The only quibble it seems to have is that it likes to have its spark plugs replaced before Volvo's recommended 36,000 mile intervals.

I know police use isn't "standard" as you say, but I wouldn't expect it to have an effect on the items you list above. Has Volvo's quality really dropped to this extent?


Edited by DP on 22/07/2009 at 11:19

Which £18,000 family estate car? - cjehuk
Of your choices I would take the Mondeo - had a 2.0TDCi estate as a hire car earlier this year and did 1000 miles in a week. Very good to drive - nice and responsive, huge boot, reasonably economical (45mpg touring the roads of Scotland) and pretty smooth. Needs more power so the 2.2TDCi should be absolutely fine. It's bigger than the Volvo, it's most likely better equipped than the Volvo, will cost less to service and I personally think it's a pretty smart looking car in the current generation.
Which £18,000 family estate car? - 1066
or you could cheer up mrX and get a nearly new XType estate.
i'd choose the mondeo2.2 tdci.

Which £18,000 family estate car? - Alby Back
My own money ? A low mileage two or three year old last of the line Mondeo Mk111 2.2 diesel and a couple of fandabidozie holidays with the change !

Your money ? A new Mondeo !

Which £18,000 family estate car? - Statistical outlier
Of those I'd say that the Ford or the Honda would be top of my list. Personally I'd spend less and go for an older Honda.

If you are buying at 12 months old, then I think the new Ford is a better car than the older shape Honda (I assume you don't mean the new Accord as it's a lot smaller).

Older (as in old shape Ford), and I'd prefer the Honda, although that may be a dose of snobbery as the Ford is an excellent if bland car.
Which £18,000 family estate car? - Alby Back
Bland ?

Humph !

Which £18,000 family estate car? - Statistical outlier
Perhaps the wrong word? It's a common sight and therefore suffers from familiarity in a way that the Honda doesn't so much.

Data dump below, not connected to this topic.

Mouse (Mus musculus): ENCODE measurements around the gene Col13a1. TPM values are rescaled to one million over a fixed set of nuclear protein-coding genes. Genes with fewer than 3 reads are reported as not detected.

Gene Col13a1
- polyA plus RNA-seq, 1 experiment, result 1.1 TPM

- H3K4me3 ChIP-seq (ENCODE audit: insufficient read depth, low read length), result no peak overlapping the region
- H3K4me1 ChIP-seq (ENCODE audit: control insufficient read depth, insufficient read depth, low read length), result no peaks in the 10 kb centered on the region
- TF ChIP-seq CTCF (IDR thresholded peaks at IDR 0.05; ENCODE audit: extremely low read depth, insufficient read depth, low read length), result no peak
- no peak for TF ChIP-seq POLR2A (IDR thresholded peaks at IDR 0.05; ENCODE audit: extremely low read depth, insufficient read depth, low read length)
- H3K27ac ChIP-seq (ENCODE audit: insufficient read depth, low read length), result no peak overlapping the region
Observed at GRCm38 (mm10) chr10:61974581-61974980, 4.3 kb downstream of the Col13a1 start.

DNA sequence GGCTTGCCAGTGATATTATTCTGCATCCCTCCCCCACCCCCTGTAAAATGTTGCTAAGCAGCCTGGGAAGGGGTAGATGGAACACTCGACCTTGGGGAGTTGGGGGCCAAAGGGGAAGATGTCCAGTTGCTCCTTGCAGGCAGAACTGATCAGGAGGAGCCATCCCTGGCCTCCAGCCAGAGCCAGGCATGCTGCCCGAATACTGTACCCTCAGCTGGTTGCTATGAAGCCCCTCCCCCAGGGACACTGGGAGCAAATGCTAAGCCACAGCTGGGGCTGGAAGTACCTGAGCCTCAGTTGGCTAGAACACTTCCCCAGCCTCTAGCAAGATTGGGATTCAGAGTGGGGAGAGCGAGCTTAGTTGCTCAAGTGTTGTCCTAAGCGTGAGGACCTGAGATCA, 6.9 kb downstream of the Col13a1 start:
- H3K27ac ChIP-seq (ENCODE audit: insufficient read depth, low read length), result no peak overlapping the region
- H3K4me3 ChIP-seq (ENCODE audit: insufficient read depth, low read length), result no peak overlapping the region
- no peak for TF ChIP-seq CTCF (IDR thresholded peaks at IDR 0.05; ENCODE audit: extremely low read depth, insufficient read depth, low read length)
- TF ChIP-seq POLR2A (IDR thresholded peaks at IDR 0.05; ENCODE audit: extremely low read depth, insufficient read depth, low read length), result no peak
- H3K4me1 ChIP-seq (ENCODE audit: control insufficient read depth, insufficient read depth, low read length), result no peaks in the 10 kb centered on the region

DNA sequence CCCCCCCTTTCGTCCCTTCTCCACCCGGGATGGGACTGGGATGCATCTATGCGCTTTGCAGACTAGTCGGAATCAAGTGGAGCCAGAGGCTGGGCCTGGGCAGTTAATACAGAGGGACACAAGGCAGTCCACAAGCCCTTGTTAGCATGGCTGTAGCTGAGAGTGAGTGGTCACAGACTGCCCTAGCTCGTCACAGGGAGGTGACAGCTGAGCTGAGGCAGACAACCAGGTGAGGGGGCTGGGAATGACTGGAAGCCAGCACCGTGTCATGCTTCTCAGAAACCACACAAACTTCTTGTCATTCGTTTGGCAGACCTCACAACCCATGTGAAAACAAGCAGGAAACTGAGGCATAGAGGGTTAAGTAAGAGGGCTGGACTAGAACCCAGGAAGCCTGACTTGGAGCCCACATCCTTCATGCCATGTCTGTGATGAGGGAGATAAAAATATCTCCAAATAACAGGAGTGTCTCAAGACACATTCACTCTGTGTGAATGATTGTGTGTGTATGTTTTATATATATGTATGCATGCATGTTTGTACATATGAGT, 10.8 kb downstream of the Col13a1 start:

On the other hand the Honda is a far more 'Marmite' sort of car. I've always liked it, some friends think it's fallen out of the ugly tree hitting a number of branches on the way down. :-).

I remain unconvinced that there is much between them in terms of reliabilty - although statistically the Honda is better, mine has had a certain 'citrus' element to it that I wouldn't have expected. Although to be fair the AA look stunned when they come to get me, so I think I'm unusual.
Which £18,000 family estate car? - daveyjp
I've just swapped an A3 sportback for a Jag X type estate 2.2d auto. Not as frugal as the Audi, but a nicer environment to spend many many miles.
Which £18,000 family estate car? - Graham567
Mazda 6 estate.For your money you could buy a brand new one.Voted best estate in class in a popular car mag recently.
Which £18,000 family estate car? - Statistical outlier
Mazda 6, really nice car, the 2.2 diesel has some serious problems with the particulate filters. Look up in technical, I wouldn't touch with a barge pole.
Which £18,000 family estate car? - Avant
I'd go for a Mondeo or an Octavia. If you prefer an Accord, the petrol models seem impeccably reliable, the diesels less so.

I haven't tried a Mazda 6 - I believe the rear seats fold down in one movement which is useful.

Edited by Avant on 20/07/2009 at 22:02

Which £18,000 family estate car? - barney100